Revelation 8 Commentary, a Quick Look

by | Oct 21, 2013 | Business

In Revelation 8, the first four trumpets are sounded. Each trumpet marks a specific disaster that afflicts the land. There are four major ways in which Revelation is interpreted by Christian theologians; one of the most popular is the Preterist perspective. Preterists believe that most or all end time prophecy has already been fulfilled in events surrounding Israel’s seven-year war with Rome that began in A.D. 66.

Preterists believe that the seven trumpets were fulfilled in notable events over the course of Israel’s war with Rome. Preterists suggest that it is not a coincidence that the Jewish War began in Tishri, a month beginning with the Feast of Trumpets. The Feast of Trumpets is called the Day of Judgment. On this holiday trumpets are blown to mark the days of final judgment.

Some preterists have alleged that every event in the Jewish War that fulfills the seven trumpet plagues mentioned in Revelation 8-11 was marked by the actual sound of a trumpet. They also claim that these events also unfolded more or less in the order found in Revelation 8-11.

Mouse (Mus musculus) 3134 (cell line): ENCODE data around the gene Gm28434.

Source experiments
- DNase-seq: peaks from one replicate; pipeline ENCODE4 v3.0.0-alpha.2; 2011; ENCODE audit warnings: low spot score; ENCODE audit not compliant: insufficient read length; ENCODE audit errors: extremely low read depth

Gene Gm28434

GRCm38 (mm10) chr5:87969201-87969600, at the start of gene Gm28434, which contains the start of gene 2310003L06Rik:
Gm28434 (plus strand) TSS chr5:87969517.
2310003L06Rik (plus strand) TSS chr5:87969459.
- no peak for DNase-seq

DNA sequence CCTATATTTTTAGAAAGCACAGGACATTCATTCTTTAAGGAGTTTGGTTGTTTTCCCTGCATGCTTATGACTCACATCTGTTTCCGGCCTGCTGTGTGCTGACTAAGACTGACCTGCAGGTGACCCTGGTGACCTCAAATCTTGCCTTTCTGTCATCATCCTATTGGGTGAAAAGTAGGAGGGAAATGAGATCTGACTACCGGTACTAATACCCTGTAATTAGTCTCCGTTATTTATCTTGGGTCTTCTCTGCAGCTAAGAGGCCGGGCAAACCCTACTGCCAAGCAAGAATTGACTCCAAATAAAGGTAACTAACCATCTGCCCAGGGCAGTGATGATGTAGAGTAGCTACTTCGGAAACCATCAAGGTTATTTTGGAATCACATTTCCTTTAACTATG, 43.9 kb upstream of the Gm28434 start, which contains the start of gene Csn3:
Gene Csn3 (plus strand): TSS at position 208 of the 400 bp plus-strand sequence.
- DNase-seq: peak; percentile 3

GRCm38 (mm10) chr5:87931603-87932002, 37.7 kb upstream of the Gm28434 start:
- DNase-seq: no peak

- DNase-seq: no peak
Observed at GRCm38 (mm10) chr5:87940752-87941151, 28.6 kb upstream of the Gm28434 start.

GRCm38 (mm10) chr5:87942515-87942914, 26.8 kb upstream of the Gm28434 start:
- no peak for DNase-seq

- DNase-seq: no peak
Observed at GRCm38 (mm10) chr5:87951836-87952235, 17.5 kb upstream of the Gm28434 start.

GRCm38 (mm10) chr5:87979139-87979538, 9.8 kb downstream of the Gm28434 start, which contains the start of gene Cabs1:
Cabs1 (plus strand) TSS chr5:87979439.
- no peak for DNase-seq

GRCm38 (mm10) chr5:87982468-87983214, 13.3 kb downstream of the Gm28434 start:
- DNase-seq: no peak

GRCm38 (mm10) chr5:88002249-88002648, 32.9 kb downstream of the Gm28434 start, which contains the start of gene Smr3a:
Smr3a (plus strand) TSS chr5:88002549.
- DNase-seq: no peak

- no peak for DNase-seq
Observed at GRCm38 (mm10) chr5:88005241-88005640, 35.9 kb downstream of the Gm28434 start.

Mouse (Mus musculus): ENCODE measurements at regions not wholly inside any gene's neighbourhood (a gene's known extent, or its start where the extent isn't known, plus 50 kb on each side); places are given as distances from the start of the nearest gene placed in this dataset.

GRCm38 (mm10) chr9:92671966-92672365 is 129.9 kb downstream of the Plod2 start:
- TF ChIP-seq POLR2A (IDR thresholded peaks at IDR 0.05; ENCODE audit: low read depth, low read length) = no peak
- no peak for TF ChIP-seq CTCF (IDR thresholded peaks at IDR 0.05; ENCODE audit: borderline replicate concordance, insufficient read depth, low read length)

In the first trumpet, hail and fire is hurled to the earth burning a third of the land. Many preterists interpret the hail to be white granite stones launched by Roman catapults, while the fire is sometimes stated to be firebrands also launched by Roman siege engines. The fact that a third of the land is burned up points to the fact that the Romans burned much of Israel as part of its scorched earth policy.

In the second trumpet, a burning mountain is cast into the sea turning a third of the sea into blood and killing a third of the living creatures in the sea and leaving a third of the ships destroyed. Preterists assert that this was fulfilled in the destruction of the cities of Joppa and Taricheae along the coast of Galilee. In these battles, many Israelites were killed in the water, turning the water red with blood, and many ships were destroyed.

In the third trumpet, a third of the waters turned bitter. According to preterist scholars this was fulfilled when Israelites from Gadara were massacred at the Jordan River. The bodies of the slain then floated downstream to the lake Asphaltitis whose already bitter water was made more so from decaying bodies.

In the fourth trumpet, a third of the day and night are without light. Some preterists have asserted that this was fulfilled in a noteworthy thunderstorm during the Jewish War whose dark storm clouds blotted out the heavenly lights.

In Revelation 8:13, an eagle calls out in a loud voice, “Woe! Woe! Woe to the inhabitants of the earth!” Interestingly Josephus a Jewish historian that wrote a detailed historical account of the Jewish War states that amid the war a disembodied voice was heard crying a similar warning.

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